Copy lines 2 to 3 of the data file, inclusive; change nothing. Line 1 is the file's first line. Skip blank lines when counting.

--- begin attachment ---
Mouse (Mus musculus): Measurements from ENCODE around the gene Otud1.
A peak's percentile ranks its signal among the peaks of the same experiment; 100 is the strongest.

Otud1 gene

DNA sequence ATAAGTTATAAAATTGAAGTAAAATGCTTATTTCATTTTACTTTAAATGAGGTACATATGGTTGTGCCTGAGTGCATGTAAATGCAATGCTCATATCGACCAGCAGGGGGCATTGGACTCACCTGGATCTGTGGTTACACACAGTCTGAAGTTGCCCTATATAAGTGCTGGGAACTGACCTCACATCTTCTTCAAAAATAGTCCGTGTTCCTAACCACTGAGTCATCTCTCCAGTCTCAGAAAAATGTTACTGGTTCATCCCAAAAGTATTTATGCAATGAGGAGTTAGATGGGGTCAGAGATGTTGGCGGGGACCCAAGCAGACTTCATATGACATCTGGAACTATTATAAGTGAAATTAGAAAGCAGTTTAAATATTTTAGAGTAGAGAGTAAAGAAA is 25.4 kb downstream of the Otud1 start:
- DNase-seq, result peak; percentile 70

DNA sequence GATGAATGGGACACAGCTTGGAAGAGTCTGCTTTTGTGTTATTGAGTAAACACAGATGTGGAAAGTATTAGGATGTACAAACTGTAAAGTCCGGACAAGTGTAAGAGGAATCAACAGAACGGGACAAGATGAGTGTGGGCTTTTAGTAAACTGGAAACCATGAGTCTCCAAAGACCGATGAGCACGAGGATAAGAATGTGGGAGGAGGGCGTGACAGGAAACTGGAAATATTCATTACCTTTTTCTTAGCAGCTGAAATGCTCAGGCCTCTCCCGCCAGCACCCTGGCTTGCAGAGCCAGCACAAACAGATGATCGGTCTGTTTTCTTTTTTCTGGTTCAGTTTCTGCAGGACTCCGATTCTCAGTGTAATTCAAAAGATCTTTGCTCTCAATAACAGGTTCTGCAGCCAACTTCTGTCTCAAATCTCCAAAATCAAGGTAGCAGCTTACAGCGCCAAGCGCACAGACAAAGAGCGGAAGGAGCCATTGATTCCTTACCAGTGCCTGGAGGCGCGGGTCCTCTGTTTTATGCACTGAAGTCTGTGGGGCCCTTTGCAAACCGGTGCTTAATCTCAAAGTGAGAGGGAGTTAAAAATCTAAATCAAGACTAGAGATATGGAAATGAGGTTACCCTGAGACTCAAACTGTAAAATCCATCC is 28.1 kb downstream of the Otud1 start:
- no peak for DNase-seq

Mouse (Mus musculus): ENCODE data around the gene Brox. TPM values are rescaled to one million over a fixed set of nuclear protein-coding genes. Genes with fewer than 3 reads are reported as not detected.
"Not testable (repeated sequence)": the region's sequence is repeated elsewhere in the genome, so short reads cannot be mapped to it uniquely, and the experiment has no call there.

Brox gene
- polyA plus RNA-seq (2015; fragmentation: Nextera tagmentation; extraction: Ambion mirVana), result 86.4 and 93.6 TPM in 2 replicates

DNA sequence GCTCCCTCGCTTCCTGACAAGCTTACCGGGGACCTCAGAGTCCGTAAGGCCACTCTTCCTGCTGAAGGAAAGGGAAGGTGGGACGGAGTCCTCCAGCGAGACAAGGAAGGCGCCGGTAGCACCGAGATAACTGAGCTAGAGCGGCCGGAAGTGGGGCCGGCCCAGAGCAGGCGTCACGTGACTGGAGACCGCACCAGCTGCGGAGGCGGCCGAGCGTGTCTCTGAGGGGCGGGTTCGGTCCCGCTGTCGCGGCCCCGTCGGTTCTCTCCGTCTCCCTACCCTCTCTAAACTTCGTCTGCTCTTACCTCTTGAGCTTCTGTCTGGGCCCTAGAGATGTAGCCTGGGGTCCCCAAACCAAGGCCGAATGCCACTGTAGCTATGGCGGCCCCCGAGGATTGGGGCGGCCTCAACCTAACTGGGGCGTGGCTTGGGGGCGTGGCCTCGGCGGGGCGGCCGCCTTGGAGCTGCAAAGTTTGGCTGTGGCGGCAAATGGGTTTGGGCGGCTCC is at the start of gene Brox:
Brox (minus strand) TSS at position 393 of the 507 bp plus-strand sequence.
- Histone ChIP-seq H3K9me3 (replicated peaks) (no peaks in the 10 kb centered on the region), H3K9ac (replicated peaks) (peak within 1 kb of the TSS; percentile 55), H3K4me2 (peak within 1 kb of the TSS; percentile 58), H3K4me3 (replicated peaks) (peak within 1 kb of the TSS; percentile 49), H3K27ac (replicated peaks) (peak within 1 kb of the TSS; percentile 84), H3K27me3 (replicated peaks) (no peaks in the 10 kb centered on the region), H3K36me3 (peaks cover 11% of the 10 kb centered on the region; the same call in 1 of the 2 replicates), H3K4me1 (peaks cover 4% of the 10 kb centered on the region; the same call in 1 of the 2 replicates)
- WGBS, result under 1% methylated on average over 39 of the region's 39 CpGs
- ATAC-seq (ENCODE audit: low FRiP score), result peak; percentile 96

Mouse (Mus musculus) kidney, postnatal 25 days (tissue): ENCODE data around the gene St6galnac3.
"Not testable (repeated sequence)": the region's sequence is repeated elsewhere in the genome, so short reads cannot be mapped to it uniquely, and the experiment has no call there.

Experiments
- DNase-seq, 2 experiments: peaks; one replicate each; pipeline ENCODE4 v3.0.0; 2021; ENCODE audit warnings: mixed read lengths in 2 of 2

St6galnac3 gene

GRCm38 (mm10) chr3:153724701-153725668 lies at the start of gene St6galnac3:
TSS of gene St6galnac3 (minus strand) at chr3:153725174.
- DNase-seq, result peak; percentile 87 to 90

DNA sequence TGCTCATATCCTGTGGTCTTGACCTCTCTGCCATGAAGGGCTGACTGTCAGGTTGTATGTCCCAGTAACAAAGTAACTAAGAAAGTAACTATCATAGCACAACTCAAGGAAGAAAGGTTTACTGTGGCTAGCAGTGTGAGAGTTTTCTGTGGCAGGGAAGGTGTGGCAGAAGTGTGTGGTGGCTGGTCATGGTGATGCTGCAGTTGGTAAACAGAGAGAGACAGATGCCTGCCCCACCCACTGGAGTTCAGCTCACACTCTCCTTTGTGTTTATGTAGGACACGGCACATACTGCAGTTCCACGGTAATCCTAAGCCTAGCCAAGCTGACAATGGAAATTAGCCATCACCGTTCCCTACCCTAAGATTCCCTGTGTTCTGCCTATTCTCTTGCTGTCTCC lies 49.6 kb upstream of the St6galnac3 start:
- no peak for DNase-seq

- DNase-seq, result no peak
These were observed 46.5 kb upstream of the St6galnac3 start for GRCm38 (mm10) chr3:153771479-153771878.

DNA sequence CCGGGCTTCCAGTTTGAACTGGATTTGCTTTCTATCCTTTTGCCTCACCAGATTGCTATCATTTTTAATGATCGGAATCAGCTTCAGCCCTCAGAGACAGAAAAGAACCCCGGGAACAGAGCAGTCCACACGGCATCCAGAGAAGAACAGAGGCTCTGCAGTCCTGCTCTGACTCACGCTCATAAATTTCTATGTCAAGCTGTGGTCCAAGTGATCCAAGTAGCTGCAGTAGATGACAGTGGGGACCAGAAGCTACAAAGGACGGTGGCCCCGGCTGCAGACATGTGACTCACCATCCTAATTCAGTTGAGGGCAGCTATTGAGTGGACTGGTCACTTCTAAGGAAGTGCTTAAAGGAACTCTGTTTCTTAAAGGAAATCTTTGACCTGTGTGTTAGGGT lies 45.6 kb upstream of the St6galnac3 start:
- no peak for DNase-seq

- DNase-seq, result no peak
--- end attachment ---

A peak's percentile ranks its signal among the peaks of the same experiment; 100 is the strongest.

Otud1 gene